The goal of this study was to develop a framework for improving coordination in the provision of Agricultural Support Services (ASS) in the Oshikoto region of Namibia. The research questions that were addressed were: Who are the current role players in the Agricultural Support Services (ASS)? Are there any official linkages structures for coordinated agricultural support services? What are the required capacities and skills for coordinated ASS and what are the perceptions and attitudes of the stakeholders towards ASS?
The conceptual framework of the study was framed by extension and decentralisation policies that need to be in place for ASS work to take place. The research further examined the internal factors that lead to outputs of coordination and ultimately to a framework for improving coordination.
A mixed method research design was used to obtain data. The study used qualitative techniques to interview 11 active ASS providers from different organisations such as Government, Parastatal, FBO, Input Supply and Educational Institutions in the Oshikoto region who work with farmers. The ASS providers were selected using the snowball-sampling technique. Although the results revealed that the majority of the ASS providers indicated that they would like to work with other organisations, there was no formal coordination structure put in place allowing them to do so. As a result of no official linkages, the ASS providers plan activities individually and report to different supervisors. It is, however, very clear that ASS providers want to work together, as 72.7% were of the opinion that good coordination is when all ASS providers assist one another and work together in a complementary way so that they are more effective, efficient and avoid duplication of the same activities.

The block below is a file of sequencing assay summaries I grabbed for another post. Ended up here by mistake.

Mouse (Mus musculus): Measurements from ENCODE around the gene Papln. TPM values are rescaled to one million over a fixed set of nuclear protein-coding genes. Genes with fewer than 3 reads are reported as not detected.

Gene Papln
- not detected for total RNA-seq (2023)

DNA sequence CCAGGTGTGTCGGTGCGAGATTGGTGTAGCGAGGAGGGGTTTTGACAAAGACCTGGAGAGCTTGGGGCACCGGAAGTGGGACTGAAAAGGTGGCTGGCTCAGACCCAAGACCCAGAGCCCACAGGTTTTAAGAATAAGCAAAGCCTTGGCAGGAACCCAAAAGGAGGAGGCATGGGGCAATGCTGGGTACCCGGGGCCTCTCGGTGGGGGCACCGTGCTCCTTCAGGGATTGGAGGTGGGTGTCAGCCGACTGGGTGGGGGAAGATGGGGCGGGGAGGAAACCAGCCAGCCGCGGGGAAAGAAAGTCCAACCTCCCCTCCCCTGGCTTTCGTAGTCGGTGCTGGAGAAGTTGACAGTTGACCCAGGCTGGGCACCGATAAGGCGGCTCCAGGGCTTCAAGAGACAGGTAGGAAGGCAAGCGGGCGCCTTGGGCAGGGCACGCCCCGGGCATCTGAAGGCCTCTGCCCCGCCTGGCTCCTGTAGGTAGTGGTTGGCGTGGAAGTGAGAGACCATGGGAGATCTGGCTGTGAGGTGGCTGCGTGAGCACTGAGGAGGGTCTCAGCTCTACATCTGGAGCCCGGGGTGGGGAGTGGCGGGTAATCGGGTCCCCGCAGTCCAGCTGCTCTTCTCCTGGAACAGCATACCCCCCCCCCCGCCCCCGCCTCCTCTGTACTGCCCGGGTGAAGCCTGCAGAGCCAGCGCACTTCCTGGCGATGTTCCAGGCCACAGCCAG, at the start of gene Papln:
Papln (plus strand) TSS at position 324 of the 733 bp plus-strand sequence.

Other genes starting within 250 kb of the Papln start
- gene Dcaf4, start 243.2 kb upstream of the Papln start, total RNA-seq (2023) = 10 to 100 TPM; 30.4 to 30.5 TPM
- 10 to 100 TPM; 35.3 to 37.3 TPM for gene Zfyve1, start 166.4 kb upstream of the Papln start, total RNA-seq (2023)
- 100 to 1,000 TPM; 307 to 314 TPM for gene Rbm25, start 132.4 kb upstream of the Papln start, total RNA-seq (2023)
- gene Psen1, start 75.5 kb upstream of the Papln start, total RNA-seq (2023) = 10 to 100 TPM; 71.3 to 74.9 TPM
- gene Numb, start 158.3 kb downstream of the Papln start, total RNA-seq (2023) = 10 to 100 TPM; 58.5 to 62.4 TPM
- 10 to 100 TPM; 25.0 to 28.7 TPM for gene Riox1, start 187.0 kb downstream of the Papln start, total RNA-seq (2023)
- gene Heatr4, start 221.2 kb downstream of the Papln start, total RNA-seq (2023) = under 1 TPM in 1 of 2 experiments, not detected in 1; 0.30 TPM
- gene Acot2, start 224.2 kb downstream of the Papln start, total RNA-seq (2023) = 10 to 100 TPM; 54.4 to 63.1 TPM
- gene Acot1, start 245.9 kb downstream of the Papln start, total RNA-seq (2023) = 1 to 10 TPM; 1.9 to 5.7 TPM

Regarding ASS providers education, out of the 84 ASS provider field workers, only 36 had a Secondary School Certificate and only 28 had diplomas in agriculture-related courses. Some of the ASS providers indicated that, according to them, the higher education institutions were too theoretical and not practical enough, and did not consult organisations on the ground when developing their curricula. Higher education institutions such as UNAM were more research oriented, concentrating more on trials and demonstrations and not on farmers needs. The Supply/Traders had very little knowledge of agriculture yet they sometimes vaccinate livestock on request. Most of the ASS providers use top-down approaches such as the T&V approach rather than participatory approaches. The problems can only be solved if an enabling environment is created whereby all the ASS providers belong to one umbrella organisation and are accountable to one supervisor.
In addition to qualitative techniques, the study also utilised quantitative research techniques, which included structured and semi-structured questionnaires that were administered to (N=200) randomly selected farmers from eight constituencies in the Oshikoto region. The quantitative data were entered into the SAS statistical software program and tables of descriptive statistics and test of significant differences were generated. Some of the quantitative data revealed that government institutions such as the DEES and DVS were in contact with many of the farmers, but the farmers did not seem very satisfied with their services. The few farmers who were contacted by the Private Extension Services Providers, NGOs, and Agricultural Mentors perceived their services as being more relevant and adequate as compared to the DEES and DVS. An estimated 86% (171) of the farmers indicated the radio as their primary source of information. From the 200 farmers interviewed, only 65 (35%) of the farmers belonged to a Farmer-Based Organisation (FBO). There were 42.3% farmers who belonged to a cooperative, 43.1% to a farmers association, and 24% to community projects. There is a need for increased formation of FBOs in the Oshikoto region. Sixty-two per cent (62%) of the farmer respondents indicated that coordination and collaboration of activities were an extremely serious problem in the Oshikoto region, while only 5% of the farmers indicated that it was not an issue.
The study results informed the development of the framework for improving coordination in the provision of Agricultural Support Services in the Oshikoto region.